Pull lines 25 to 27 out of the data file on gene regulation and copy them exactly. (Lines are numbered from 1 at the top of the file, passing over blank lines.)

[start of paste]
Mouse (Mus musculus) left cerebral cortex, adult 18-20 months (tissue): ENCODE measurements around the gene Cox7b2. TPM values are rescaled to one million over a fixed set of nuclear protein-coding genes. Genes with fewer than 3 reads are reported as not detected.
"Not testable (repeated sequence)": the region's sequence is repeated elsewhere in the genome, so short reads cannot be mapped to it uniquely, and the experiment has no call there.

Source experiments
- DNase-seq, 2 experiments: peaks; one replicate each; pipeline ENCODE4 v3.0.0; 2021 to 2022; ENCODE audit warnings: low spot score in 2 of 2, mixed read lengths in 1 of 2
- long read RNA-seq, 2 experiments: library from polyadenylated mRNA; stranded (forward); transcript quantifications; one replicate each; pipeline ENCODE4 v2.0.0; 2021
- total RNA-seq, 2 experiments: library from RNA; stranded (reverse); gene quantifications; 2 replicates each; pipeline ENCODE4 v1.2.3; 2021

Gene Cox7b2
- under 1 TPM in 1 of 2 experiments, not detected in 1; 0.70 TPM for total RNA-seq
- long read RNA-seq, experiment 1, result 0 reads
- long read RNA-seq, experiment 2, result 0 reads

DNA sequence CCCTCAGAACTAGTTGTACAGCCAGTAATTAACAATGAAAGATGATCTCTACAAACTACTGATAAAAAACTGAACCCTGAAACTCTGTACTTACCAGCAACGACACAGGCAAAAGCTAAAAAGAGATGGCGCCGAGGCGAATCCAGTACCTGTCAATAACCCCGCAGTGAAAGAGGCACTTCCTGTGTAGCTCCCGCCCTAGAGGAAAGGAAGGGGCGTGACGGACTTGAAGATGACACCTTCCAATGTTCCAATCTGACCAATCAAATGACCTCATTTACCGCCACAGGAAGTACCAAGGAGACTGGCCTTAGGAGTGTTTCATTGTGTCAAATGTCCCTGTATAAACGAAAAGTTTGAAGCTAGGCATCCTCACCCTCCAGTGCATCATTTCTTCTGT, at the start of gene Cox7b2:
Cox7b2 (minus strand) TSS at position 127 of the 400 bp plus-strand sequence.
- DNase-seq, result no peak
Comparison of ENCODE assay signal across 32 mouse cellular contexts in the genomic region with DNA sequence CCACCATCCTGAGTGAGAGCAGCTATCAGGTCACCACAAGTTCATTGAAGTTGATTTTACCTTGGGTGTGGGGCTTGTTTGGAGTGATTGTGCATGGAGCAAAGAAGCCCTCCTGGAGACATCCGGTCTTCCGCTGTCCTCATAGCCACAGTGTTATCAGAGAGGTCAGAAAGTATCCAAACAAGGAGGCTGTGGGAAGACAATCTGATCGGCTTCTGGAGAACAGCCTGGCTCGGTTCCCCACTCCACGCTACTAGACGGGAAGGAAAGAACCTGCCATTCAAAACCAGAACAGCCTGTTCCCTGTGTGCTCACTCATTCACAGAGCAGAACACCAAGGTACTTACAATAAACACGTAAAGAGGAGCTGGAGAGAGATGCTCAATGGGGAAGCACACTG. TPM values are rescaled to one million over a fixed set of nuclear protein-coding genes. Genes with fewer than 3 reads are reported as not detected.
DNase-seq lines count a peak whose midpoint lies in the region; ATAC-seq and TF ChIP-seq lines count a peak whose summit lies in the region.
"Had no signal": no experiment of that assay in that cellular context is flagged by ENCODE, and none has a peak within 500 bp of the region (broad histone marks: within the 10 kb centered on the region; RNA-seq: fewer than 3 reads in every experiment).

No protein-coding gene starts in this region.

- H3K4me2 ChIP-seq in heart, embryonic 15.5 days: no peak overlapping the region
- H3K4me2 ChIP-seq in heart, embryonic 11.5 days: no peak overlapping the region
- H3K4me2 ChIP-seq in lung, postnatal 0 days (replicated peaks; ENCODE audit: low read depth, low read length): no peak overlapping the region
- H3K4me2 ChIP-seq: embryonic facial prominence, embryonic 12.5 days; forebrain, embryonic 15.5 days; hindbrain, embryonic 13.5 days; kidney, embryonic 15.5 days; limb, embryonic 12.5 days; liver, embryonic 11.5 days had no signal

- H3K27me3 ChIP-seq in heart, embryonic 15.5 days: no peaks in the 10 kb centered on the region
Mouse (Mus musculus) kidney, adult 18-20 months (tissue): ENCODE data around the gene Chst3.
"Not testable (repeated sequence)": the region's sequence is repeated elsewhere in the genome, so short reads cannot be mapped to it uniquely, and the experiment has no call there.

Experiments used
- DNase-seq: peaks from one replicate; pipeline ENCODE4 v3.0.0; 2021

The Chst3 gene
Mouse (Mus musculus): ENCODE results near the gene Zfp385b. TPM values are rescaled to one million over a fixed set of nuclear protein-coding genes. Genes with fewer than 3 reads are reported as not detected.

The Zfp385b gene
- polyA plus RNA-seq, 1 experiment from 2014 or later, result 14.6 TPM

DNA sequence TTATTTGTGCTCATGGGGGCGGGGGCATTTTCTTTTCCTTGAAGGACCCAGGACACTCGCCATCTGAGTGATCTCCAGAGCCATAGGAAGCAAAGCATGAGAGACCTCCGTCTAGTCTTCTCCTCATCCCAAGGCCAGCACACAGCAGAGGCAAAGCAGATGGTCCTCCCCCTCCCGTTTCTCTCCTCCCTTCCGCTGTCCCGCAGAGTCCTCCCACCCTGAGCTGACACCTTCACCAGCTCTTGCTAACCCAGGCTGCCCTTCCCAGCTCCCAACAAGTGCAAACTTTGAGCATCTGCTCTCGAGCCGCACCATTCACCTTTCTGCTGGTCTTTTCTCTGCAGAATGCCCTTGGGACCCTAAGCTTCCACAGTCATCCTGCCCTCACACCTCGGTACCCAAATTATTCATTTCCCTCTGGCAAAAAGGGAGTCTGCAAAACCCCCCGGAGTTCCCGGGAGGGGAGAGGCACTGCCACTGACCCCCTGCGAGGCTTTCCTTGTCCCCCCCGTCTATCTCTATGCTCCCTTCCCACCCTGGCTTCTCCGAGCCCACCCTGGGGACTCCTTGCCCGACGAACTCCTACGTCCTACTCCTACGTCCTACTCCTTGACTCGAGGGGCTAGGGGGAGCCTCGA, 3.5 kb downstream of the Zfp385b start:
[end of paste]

Experiments used
- DNase-seq: peaks from one replicate; pipeline ENCODE4 v3.0.0; 2021

The Chst3 gene